"When I return to town on June 3, I will meet with caucus leadership to determine the best date for me to resign as speaker so that I can help facilitate a smooth transition," Casada said in a statement.
Casada announced the decision just a day after previously shrugging off a 45-24 secret ballot vote from his GOP caucus determining they no longer had confidence in his ability to lead the Tennessee House. Shortly after the hours long decision, Casada said he would work "months" to regain trust from his colleagues.
However, the promise wasn't enough to satisfy critics and instead an increasing number of Republican leaders began demanding he step aside, including a stern warning from Tennessee Gov. Bill Lee saying he would call a special legislative session if Casada didn't voluntarily give up the key spot.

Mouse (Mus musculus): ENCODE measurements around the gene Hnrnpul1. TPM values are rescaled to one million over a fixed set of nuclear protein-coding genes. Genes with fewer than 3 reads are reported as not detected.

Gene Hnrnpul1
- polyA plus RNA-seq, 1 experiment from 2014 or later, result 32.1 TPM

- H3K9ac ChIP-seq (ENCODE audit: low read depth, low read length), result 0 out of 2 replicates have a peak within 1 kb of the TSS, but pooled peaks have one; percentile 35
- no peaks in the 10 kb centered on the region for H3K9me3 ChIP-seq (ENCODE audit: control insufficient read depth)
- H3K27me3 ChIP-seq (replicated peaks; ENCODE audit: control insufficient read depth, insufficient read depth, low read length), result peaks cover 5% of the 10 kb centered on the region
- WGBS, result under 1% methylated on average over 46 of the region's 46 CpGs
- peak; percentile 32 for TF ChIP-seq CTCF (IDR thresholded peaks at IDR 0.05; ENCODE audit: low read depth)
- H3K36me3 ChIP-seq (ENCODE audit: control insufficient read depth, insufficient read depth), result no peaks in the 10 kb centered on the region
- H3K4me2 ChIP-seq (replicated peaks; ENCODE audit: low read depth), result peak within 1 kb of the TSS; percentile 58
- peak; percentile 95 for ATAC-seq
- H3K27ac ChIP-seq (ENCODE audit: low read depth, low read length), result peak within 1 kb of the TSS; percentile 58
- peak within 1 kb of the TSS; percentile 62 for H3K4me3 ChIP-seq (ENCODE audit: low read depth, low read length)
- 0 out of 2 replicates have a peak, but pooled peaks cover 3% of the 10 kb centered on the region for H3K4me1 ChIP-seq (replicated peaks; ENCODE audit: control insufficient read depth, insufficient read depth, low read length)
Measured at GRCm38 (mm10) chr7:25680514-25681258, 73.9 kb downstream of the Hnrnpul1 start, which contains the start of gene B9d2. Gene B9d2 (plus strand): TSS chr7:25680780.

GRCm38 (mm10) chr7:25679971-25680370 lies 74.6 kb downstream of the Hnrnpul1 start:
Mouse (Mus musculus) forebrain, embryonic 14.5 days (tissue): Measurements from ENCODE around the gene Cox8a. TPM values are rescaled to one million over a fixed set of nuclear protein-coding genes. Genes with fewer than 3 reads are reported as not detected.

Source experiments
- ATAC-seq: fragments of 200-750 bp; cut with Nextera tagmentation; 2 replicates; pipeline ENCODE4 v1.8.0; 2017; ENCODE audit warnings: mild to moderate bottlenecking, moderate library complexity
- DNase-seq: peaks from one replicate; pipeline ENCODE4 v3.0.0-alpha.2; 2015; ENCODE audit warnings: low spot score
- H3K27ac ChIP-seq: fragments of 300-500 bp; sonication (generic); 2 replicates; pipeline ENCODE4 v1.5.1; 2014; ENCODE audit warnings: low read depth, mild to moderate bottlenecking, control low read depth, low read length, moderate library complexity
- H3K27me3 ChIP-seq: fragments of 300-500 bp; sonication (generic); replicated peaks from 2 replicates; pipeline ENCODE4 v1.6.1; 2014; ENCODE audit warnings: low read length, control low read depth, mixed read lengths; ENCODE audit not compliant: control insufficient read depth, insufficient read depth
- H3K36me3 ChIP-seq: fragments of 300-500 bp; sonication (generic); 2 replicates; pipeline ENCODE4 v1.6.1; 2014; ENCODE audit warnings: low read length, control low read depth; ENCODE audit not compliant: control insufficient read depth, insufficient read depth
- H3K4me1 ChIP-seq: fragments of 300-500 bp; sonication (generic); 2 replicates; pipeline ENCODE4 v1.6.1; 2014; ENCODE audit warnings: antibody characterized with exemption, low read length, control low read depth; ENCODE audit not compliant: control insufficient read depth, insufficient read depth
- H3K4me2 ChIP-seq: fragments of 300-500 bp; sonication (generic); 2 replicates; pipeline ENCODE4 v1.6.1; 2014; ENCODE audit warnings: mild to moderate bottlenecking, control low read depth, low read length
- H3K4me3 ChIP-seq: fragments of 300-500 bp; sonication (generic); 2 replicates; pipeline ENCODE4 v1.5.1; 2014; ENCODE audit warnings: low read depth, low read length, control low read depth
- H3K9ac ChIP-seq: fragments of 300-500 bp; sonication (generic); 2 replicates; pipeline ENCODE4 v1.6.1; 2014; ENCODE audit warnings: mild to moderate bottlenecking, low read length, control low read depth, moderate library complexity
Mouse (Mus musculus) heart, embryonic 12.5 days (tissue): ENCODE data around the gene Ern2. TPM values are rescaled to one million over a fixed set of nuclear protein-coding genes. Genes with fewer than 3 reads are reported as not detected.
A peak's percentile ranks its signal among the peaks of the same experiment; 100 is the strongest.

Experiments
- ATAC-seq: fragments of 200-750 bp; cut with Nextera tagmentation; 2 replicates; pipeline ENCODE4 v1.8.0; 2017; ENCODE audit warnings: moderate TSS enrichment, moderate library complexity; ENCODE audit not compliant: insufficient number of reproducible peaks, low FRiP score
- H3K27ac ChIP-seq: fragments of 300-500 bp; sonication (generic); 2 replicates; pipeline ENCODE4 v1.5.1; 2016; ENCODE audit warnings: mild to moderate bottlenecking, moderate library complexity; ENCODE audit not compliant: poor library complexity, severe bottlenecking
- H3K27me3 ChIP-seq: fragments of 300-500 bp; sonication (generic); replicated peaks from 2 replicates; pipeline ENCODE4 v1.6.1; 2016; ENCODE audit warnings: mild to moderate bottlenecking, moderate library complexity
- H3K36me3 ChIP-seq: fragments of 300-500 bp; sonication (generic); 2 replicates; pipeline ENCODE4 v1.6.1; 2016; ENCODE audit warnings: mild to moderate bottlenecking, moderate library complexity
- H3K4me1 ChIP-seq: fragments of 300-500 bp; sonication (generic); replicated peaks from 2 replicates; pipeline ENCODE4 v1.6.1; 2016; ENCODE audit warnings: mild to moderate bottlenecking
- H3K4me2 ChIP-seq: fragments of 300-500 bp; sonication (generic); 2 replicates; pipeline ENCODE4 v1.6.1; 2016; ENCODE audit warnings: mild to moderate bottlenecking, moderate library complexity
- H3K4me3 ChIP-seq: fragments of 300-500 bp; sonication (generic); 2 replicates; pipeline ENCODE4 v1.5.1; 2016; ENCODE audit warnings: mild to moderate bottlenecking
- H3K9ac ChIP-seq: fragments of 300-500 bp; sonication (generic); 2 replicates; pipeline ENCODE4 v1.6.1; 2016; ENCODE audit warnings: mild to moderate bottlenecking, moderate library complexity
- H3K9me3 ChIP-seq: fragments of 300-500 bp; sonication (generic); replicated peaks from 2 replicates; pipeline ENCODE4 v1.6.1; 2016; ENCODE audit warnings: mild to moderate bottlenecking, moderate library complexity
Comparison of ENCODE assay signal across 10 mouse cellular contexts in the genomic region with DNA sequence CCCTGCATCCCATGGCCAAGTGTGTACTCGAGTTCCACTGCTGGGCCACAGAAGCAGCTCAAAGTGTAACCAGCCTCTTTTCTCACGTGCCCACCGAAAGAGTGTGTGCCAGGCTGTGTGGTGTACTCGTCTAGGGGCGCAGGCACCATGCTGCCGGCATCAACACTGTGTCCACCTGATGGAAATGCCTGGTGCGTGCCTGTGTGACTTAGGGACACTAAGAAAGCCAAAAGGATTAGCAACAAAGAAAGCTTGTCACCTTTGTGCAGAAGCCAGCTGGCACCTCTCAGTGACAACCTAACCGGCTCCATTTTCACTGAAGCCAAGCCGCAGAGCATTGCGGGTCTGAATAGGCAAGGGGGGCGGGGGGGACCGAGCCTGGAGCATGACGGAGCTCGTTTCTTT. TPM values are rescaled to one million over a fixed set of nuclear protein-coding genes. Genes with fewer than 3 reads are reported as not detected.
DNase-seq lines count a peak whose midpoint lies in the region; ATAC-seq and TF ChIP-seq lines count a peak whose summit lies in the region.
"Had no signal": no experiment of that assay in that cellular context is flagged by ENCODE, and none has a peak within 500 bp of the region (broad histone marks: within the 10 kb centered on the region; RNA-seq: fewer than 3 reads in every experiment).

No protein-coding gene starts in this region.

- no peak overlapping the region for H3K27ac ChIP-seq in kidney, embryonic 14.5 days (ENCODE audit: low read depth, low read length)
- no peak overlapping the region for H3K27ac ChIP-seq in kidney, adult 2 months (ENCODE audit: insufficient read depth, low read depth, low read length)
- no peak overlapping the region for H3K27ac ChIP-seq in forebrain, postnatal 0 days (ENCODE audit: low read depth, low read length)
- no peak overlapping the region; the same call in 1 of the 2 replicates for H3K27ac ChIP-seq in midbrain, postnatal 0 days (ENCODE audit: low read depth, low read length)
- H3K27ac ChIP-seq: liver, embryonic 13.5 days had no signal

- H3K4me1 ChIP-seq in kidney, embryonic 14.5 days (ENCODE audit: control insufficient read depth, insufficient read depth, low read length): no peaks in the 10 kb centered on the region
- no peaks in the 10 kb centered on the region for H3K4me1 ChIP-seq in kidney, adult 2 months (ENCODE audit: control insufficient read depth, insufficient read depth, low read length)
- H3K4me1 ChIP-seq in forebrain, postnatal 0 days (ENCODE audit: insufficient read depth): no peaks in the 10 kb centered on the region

Casada has been dogged by calls to resign since it was revealed he exchanged text messages containing sexually explicit language about women with his former chief of staff several years ago, among other controversies.
Casada took office in January. He received 47 secret ballot votes out of 73 Republicans in the 99-member chamber to become speaker-elect in November. Then the majority leader, he defeated Reps. Curtis Johnson of Clarksville and David Hawk of Greeneville.